Split Review

Since partnering with Blumhouse Productions, M. Night Shyamalan has been experiencing a much need resurrection. His failures have been detailed heavily over the years. After nailing perfection with The Sixth Sense, a pop culture phenomenon regarding Haley Joel Osment saying “I see dead people” and perhaps the best executed twist ending in the history of cinema, Shyamalan’s career began a downward spiral.

Unbreakable and Signs were successful but were unable to compare to The Sixth Sense. Then came Lady In The Water, The Village, The Happening and The Last Airbender. All of which have been forgotten or seen as comically awful.

On top of these failed films, in 2004 Shyamalan while promoting The Village on SyFy made up a “true” account of how he was legally dead for 30 minutes as a child and saw the other side, which lead to his obsession with the supernatural. In 2013, his career was so tarnished that during the promotion of his latest film, After Earth the studio wanted it to be unknown and not discussed that Shyamalan was the director.

With the success of The Visit and Split, it’s nice to see Shyamalan return to being a director worth viewing and not an Ed Wood/ Uwe Boll director whose films are watched ironically.

Split has been overall critically acclaimed but viewed by some as degrading those with mental health issues. It seems like the only people who complain about this tend to be people who don’t suffer from mental health issues or people who want the spotlight on them, condemning this film for a moment and then ranting endlessly about their own struggle in the most narcissistic fashion.

I had my doubts about Split but M. Night Shyamalan delivered. The film is beautifully shot and with an alleged nine million dollar budget it looks better than most films with a forty million dollar budget.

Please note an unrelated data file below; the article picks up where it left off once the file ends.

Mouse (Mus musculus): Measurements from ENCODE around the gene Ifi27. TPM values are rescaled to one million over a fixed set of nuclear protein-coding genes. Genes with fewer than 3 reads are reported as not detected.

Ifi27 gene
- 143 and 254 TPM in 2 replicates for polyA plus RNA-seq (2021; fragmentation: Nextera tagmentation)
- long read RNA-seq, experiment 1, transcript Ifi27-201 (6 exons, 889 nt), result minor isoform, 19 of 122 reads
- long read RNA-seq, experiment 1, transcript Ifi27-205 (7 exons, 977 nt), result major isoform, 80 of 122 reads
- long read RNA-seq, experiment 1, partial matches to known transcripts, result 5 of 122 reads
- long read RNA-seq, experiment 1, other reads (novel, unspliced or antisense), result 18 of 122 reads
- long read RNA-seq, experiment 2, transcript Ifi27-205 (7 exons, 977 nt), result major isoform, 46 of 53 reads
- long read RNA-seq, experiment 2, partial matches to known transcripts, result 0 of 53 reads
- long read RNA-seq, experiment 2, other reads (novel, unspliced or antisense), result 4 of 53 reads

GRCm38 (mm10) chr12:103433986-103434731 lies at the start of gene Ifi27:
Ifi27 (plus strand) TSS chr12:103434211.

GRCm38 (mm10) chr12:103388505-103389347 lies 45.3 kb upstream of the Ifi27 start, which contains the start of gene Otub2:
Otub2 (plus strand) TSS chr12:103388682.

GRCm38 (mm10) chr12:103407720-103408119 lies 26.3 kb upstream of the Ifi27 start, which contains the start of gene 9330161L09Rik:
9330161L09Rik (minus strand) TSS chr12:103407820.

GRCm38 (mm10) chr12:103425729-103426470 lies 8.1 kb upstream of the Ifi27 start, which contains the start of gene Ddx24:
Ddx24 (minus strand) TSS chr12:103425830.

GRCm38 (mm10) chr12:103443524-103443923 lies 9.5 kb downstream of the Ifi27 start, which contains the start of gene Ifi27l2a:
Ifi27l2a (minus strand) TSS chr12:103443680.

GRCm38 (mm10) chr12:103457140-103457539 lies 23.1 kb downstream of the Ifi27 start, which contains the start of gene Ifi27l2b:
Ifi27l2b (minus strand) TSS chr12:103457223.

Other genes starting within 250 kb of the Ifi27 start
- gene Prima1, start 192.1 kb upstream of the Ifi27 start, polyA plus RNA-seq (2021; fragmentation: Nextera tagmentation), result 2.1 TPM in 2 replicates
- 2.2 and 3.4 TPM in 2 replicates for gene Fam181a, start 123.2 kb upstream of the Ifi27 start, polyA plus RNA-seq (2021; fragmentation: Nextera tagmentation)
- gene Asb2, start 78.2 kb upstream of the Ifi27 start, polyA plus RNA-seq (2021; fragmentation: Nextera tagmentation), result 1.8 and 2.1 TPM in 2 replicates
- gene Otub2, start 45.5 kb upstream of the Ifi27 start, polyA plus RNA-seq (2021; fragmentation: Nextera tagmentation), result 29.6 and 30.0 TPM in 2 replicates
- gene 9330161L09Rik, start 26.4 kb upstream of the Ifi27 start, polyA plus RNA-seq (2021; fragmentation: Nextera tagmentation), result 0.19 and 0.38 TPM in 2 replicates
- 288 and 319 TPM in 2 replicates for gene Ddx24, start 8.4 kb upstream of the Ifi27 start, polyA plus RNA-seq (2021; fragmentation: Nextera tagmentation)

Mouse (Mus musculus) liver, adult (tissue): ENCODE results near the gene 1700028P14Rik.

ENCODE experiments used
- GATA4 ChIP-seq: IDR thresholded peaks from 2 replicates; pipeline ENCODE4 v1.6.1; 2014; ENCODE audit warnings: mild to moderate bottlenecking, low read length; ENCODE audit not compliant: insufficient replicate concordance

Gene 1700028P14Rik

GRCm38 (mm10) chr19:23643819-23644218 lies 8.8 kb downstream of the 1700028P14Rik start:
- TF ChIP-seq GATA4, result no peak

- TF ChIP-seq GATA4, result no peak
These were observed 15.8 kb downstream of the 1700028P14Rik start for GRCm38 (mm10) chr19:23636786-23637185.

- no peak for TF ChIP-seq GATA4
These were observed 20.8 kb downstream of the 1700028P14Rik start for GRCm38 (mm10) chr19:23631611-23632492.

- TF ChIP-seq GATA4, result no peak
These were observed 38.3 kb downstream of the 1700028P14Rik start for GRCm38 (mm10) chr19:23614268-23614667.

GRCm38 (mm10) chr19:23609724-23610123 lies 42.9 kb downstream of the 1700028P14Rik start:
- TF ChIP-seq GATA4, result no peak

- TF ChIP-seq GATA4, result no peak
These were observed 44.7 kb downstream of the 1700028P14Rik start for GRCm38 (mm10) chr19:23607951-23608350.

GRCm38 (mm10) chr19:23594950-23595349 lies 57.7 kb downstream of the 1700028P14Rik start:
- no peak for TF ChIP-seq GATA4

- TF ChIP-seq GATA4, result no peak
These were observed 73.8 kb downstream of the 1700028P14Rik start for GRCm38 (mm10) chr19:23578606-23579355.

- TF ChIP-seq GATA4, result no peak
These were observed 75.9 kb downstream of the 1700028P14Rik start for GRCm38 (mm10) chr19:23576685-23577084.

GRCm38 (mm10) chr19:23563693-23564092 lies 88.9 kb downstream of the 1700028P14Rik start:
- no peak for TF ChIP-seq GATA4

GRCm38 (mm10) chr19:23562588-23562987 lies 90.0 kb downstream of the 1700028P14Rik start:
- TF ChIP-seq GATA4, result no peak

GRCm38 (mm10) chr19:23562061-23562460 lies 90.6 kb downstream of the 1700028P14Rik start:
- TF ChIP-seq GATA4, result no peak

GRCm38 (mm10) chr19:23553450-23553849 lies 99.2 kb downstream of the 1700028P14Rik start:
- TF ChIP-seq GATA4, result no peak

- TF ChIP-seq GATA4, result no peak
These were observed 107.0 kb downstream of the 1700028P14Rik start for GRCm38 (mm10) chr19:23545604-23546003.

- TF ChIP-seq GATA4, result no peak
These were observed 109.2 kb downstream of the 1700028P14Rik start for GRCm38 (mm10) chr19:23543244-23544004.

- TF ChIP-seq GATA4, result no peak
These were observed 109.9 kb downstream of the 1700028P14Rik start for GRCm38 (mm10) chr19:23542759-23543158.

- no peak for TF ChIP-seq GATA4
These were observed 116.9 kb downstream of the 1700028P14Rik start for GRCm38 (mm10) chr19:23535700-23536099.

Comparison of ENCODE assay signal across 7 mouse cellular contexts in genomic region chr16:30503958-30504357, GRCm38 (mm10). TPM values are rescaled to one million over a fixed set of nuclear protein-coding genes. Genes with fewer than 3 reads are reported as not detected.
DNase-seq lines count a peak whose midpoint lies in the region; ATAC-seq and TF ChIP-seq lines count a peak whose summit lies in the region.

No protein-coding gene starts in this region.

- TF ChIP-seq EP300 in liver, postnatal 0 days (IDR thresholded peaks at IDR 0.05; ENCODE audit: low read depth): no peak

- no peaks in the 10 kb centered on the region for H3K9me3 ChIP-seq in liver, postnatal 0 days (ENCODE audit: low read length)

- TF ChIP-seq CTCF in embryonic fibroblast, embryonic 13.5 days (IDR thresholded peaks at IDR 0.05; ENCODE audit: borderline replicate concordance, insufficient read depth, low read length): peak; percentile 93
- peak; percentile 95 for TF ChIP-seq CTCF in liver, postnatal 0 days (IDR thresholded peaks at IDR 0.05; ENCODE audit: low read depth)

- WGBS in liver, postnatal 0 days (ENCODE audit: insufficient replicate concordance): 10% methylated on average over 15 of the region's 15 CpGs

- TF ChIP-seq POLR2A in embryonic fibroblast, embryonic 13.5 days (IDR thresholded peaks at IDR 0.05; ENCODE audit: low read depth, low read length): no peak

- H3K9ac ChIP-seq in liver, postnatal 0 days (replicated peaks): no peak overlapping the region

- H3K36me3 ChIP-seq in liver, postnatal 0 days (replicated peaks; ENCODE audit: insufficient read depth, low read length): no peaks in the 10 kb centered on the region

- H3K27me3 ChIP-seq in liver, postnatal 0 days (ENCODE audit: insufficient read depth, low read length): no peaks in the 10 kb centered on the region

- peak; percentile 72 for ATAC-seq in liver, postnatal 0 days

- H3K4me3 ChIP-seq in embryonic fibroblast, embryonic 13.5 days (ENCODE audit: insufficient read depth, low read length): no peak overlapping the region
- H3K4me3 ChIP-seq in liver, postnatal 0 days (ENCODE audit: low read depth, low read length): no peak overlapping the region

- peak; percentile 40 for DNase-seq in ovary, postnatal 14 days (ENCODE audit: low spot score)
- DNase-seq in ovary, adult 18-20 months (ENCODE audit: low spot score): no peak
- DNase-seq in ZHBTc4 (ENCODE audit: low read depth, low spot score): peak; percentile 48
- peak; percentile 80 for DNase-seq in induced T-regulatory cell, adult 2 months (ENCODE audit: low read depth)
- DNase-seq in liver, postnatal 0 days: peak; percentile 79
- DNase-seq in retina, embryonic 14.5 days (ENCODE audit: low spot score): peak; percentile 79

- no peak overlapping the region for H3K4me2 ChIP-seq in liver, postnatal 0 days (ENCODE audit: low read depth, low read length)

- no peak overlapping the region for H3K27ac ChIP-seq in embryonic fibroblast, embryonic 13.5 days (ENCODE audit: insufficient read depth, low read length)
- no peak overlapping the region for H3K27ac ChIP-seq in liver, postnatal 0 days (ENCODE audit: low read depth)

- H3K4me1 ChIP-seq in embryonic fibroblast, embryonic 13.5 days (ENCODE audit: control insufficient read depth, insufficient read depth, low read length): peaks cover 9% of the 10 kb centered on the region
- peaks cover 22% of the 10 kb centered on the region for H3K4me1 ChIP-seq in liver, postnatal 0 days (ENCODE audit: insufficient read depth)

Within five minutes with jump into the action with a great opening scene. It’s amazing how the guy who has directed multiple dull boring films that cease to go anywhere is also capable of directing an opening scene as great as the one in Split.

Split is a horror film but thankfully doesn’t suffer from over the top jump scares with an overbearing film score. Sometimes such a thing is tolerable in horror films and something one has to accept. Other times, like earlier this week when I saw the trailer for the new Annabelle film, it’s a complete nuisance and you realize it’s doing its best to cover up the lack of quality. Split’s horror instead comes from the creepy and horrible conflicts of life that the characters suffer from.

This year in particular has been an altering and shocking change for Blumhouse Productions. The production company behind some of the worst poorly made films like Paranormal Activity, Insidious and Sinister have went into a completely different direction with films like Split and Get Out, two quality horror films that unlike the titles mentioned previously, linger in the mind and haunt you.

The performances in Split similar to the script are of high quality. Anya-Taylor Joy who wasn’t even old enough to drink when filming this delivers an incredible performance as a strong female lead. It’s great to see a quality performance like hers in a genre that usually features a porno level quality of acting.

Of course there’s also James McAvoy who steps up to the plate and delivers in this supervillain origin tale of Kevin Wendell Crumb. His character has 24 personalities and I believe 8 are shown on screen. It takes a true talent to be able to portray eight different characters successfully over the short time of two hours and only someone with the talent of McAvoy could have pulled it off. This and Filth demonstrate how he’s one of the great male leads of our time.

I was really surprised by the disturbing nature of Split. I won’t give much away but there are unpredictable disturbing parts you might not see coming in this film. Flashbacks that are used within Split were reminiscent of the ones used in Midnight Cowboy to me, they somewhat go unexplained and add another layer to the film.

The Visit was a decent fun low budget horror film but with Split, M. Night Shyamalan shows what he has always been capable of. He has taken things that have been beating into the ground like films where the villain has split personality disorder and the superhero genre and successfully putting his own spin onto these tropes.

Split is not only an impressive psychological horror film but a wonderful return to the level of quality we remember from the beginning of M. Night Shyamalan’s career.

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